James Gary Sheets took the witness stand in his own defense Tuesday, testifying that his company, CFS, had an "internal rate of return" ranging from 29 percent to 23 percent yearly.

The profits of Coordinated Financial Services are an important point in Sheets' trial on 34 fraud and theft charges, because investors in the Working Fund program offered by another of Sheets' companies were promised a return of 17 percent yearly. Prosecutors say nearly all investors in Working Funds I and II lost their money.But when asked by his attorneys whether he intended to defraud anyone, tried to deceive clients or caused an investment to be made when he knew it was not authorized by the investor, Sheets was unequivocal: "Absolutely not."

The distinguished-looking, silver-haired Sheets spoke deliberately and calmly, outlining the way he was raised by his grandmother in Richfield after his mother died and talking about the way he started a paper route in fifth-grade, then shined shoes in a barber shop in sixth-grade and later set pins in a bowling alley.

After he graduated from Richfield High School in 1952, he won a four-year tuition scholarship at a Rotary convention. He attended the University of Utah four years but did not graduate. He also described his family life, including his 27-year marriage to the late Kathleen Webb Sheets, his work in a real estate office and his short career selling encyclopedias door to door.

Sheets entered the insurance business, then left to sell securities and manage an insurance brokerage business.

He and a partner started CFS on Jan. 1, 1971, he said. Before that, "I had learned a great deal about financial planning from this fine firm (Financial Services Corp. of America) that we represented out of Atlanta."

As CFS grew, it became a more complicated operation and Sheets hired managers who allowed him to go back into full-time selling. He confessed he was not a good manager himself and did not enjoy such duties as firing employees or refereeing employee problems.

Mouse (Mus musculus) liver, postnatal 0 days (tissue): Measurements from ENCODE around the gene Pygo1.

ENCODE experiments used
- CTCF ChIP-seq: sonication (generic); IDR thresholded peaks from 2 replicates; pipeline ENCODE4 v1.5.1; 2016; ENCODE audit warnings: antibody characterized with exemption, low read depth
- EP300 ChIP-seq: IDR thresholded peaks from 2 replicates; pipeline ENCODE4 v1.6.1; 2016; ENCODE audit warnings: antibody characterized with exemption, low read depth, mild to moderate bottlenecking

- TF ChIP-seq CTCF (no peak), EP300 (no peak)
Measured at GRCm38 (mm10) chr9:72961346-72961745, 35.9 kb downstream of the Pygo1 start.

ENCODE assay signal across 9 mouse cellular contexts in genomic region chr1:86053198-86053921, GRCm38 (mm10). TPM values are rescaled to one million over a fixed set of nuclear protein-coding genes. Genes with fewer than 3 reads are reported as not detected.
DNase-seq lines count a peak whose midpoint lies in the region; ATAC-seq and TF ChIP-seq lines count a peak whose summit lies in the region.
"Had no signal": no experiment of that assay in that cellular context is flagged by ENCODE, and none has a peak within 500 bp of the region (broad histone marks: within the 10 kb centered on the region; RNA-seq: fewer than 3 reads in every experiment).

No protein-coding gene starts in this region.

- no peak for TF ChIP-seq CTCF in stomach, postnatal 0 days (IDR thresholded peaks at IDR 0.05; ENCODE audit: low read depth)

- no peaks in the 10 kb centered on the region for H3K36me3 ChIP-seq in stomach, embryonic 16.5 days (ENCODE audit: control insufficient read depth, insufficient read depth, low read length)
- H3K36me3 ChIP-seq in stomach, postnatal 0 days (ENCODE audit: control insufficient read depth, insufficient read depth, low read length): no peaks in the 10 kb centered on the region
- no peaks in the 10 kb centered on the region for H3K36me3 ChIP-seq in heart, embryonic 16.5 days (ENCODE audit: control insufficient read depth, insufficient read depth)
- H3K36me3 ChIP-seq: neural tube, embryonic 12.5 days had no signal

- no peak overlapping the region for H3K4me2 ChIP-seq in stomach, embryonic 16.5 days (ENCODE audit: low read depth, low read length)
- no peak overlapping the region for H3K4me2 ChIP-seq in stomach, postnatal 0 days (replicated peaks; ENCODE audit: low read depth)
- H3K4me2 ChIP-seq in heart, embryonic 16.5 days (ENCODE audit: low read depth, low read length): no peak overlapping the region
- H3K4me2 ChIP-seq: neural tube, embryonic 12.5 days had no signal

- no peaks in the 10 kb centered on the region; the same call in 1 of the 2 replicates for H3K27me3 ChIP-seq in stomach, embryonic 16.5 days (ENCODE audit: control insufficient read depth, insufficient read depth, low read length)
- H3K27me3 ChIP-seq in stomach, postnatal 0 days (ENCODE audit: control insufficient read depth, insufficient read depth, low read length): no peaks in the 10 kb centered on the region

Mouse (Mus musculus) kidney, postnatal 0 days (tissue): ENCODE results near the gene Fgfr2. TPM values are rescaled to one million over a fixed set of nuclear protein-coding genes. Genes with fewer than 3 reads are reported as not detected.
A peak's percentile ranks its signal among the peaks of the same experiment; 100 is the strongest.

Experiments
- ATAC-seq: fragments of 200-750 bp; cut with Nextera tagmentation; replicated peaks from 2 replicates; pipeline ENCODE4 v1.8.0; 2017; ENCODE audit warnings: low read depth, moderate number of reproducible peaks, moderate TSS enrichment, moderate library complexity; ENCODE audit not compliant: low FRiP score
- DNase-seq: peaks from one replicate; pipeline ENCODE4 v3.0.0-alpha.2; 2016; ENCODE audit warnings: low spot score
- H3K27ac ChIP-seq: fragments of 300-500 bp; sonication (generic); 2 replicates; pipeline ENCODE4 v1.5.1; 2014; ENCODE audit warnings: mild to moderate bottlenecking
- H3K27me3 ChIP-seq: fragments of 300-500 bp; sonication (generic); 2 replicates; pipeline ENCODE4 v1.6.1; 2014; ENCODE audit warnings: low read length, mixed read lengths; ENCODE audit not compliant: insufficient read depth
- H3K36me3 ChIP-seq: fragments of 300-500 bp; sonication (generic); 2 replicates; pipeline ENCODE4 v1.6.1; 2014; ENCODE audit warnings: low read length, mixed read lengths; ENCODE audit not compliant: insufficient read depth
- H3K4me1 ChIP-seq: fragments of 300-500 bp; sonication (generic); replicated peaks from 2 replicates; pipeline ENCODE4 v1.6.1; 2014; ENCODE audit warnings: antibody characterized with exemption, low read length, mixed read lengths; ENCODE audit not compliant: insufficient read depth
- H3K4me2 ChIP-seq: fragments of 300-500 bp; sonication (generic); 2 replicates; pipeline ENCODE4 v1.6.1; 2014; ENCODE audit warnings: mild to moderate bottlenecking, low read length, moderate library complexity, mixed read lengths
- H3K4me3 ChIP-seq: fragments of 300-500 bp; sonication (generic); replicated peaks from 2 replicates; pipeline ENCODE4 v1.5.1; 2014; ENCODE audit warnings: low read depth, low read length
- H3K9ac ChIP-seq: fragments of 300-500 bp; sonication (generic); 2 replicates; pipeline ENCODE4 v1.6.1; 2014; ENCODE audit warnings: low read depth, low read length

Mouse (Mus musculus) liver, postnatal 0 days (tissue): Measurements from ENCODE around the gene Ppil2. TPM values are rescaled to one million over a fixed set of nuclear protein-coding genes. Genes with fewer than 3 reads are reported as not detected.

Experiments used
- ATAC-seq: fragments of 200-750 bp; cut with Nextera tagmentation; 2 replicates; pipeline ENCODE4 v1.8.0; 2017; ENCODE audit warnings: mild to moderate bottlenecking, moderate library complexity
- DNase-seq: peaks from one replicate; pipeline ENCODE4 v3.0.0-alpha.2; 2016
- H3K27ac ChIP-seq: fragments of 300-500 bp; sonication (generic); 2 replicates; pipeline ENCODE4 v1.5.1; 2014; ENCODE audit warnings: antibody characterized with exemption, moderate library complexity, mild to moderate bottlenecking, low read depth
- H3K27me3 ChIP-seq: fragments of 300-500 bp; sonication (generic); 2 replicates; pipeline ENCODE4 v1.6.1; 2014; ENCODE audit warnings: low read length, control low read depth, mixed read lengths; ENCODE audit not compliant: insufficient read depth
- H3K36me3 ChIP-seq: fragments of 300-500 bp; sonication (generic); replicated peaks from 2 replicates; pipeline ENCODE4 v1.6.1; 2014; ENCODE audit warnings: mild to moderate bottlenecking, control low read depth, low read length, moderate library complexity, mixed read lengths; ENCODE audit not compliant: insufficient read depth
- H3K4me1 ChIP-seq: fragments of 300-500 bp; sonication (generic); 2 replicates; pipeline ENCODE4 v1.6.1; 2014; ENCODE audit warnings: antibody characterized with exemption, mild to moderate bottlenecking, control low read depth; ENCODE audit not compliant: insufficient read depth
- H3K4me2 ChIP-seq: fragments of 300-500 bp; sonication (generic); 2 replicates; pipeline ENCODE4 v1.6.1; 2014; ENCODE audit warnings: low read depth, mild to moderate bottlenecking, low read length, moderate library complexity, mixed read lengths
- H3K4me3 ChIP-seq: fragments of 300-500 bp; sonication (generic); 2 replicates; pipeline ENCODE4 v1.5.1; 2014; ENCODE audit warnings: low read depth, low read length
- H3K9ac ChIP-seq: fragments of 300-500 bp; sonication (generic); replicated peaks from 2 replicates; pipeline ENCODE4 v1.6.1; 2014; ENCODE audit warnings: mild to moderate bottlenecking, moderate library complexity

The amount of money the company raised annually increased from $4 million to $34 million in 1984. In about 1980, he hired Steven Christensen as administrative assistant. He said Christensen allowed him to increase his sales work because of Christensen's "very effective management of my time."

"He was the brightest young man I ever met," Sheets said. Within a couple of years, "He knew more about our business than I did."

Christensen and Sheets' wife, Kathleen, were both murdered by bomber and forger Mark Hofmann.

By 1985, CFS had 120 employees in the Salt Lake home office and 250 others managing property nationwide, he said. He had given away more than half of his stock to some employees, and at the end, owned only 42.4 percent. Christensen owned 10 percent, he said.

The business began organizing partnerships focusing on ways to "minimize the income tax bite" for clients, he said. Sheets said clients were "tax-driven," searching for income tax shelters.

Meanwhile, more and more people began to look for shelter in real estate investments. As it became more difficult to buy sensibly in real estate, CFS shifted somewhat into energy tax shelters, he said.

He said the company was able to save a great deal of money for its investors, especially in the early years. Sheets proudly explained how his own family partnership saved money by having the partnership pay for the children's tickets for vacations in Hawaii while he bought his own.

In the first few years, he said, CFS' internal rate of return was 29 percent a year, although that dropped to 23 percent.

Under questioning by defense lawyer Peter Stirba, Sheets said company experts calculated this rate, which represented "what that money (invested) would have had to earn if it were placed somewhere else," in order to equal the savings to the investor.

That included savings in tax payments because of sheltered investments, he said.